Amidst such a barrage of imprecise and unattached particulars, one attaches oneself to that “piano,” or even to the “young air.” See Ashbery’s note of how, out of Steinian austerity—“‘stanzas’ . . . made up almost entirely of colorless connecting words”—any tossed down nounal tidbit flares up tangible and sweet: “like certain monochrome de Kooning paintings in which isolated strokes of color take on a deliciousness they never could have had out of context, or a piece of music by Webern in which a single note on the celesta suddenly irrigates a whole desert of dry, scratchy sounds in the strings.” Hence, “the impossible,” what Ashbery calls Stein’s “attempts to do what can’t be done, to create a counterfeit of reality more real than reality” (a line tempered by Ashbery’s earlier reference to “attempts to transmit a completely new picture of reality, of that real reality of the poet which Antonin Artaud called ‘une réalité dangereuse et typique.’”) Did Ashbery recall, in that “more real” William Carlos Williams’s formula “the perfection of new forms as additions to nature”? Or these lines out of Spring and All (1923):
      Imagination is not to avoid reality, nor is it description nor an evocation of objects or situations, it is to say that poetry does not tamper with the world but moves it—It affirms reality most powerfully and therefore, since reality needs no personal support but exists free from human action, as proven by science in the indestructibility of matter and of force, it creates a new object, a play, a dance which is not a mirror up to nature but—
      As birds’ wings beat the solid air without which none could fly so words freed by the imagination affirm reality by their flight . . .
(“Solid air” like that “certain monochrome” of de Kooning . . .) Ten years subsequent to “The Grapevine”—out of Ashbery’s “Soonest Mended”:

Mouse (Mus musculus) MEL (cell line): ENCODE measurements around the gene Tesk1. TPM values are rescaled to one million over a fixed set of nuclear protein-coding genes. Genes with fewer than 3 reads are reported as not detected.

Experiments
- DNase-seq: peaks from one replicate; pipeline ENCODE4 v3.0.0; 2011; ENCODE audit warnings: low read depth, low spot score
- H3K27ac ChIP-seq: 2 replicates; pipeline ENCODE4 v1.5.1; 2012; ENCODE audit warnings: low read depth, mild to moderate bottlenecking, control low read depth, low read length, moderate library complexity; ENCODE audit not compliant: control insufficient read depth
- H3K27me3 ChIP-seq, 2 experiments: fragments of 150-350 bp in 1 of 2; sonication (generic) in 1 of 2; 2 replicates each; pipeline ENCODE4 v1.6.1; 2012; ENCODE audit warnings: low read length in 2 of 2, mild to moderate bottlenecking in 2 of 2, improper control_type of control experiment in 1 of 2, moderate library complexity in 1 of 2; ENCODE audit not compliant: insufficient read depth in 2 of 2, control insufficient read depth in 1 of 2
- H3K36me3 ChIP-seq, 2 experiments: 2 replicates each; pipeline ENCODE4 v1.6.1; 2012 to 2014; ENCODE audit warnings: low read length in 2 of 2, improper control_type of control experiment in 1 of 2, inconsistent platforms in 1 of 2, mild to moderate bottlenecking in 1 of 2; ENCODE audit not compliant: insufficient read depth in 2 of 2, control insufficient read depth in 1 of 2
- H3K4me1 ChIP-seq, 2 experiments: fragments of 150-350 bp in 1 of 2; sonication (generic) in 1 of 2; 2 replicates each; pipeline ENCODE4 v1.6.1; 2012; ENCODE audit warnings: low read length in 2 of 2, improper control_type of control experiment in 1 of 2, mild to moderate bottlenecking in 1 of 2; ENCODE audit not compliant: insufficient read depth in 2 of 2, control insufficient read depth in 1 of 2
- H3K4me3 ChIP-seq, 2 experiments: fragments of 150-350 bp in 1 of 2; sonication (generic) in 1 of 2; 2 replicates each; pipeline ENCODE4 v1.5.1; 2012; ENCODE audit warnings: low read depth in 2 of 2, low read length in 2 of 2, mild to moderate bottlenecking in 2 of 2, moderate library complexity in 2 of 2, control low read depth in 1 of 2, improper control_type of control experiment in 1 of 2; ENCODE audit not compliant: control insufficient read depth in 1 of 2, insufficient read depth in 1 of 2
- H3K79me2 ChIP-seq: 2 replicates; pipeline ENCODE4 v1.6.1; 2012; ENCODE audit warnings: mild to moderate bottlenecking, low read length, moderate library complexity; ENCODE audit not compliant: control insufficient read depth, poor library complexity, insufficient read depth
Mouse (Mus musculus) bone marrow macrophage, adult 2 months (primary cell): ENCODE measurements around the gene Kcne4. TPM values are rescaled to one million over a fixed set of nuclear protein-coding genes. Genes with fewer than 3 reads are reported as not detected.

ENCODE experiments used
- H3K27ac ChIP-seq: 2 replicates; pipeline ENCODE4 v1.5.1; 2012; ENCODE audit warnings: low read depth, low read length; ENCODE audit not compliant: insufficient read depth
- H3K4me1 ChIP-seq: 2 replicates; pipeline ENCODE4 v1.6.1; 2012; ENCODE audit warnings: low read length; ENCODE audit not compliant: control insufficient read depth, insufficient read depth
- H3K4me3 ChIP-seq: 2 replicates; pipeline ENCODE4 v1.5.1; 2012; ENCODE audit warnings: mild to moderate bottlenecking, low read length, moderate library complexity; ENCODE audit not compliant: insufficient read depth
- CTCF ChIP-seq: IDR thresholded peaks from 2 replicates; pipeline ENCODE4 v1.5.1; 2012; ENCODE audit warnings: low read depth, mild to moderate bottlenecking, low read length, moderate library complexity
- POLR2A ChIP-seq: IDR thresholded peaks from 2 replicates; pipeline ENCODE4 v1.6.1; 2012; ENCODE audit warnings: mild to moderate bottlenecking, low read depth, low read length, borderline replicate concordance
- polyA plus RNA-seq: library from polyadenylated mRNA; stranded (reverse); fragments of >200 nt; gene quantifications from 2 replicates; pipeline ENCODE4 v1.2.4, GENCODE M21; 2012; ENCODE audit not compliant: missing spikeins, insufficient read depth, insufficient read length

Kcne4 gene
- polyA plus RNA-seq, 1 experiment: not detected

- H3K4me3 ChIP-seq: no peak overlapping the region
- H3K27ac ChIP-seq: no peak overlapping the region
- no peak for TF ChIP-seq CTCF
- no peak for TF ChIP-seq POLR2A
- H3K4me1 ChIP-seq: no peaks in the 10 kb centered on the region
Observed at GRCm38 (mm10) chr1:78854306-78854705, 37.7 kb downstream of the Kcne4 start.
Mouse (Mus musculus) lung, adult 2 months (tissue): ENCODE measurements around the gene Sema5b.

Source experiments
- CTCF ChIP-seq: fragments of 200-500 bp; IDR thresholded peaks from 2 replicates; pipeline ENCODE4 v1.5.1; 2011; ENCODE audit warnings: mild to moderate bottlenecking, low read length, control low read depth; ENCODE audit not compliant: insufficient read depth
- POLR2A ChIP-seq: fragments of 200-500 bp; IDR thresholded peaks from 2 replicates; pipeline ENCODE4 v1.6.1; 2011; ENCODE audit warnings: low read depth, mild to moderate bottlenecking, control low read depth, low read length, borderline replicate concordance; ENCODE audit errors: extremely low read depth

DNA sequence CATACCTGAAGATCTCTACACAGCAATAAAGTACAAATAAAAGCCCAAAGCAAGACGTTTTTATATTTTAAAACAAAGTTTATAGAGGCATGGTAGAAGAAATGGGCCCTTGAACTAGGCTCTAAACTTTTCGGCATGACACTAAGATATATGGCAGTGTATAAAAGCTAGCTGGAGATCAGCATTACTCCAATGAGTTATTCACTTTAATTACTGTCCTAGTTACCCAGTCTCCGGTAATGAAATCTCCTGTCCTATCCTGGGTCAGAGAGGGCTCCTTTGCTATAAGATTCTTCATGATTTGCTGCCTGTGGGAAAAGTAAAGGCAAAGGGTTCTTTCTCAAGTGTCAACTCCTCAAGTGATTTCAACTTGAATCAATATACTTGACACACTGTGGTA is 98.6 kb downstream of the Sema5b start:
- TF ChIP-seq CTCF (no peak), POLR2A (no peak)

These then were some hazards of the course,
Yet though we knew the course was hazards and nothing else
It was still a shock when, almost a quarter of a century later,
The clarity of the rules dawned on you for the first time.
They were the players, and we who had struggled at the game
Were merely spectators, though subject to its vicissitudes
And moving with it out of the tearful stadium, borne on shoulders, at last.
Night after night this message returns, repeated
In the flickering bulbs of the sky, raised past us, taken away from us,
Yet ours over and over until the end that is past truth,
The being of our sentences, in the climate that fostered them,
Not ours to own, like a book, but to be with, and sometimes
To be without, alone and desperate.
Versus Stein:
Now I wish to tell quite easily well
Just what all there is of which to tell
Immediately increases hold as told
Or may they better be better be known
I have thought in thinking that is walking
That the way to be often more than told in walking
Is after all as much as told in walking
That they as well will be just not to have
Theirs be theirs now. It is not only this a change
But theirs might be
I have lost the thread of my discourse.
This is it it makes no difference if we find it
If we found it
Or which they will be bought if they worry or not
Without which if they begin or yet began
May they be equalled or equal in amount
When there is a doubt but most of course
Of course there is no doubt.
“To be with, and sometimes, / To be without.”

Hot in that car, brain-broiling hot.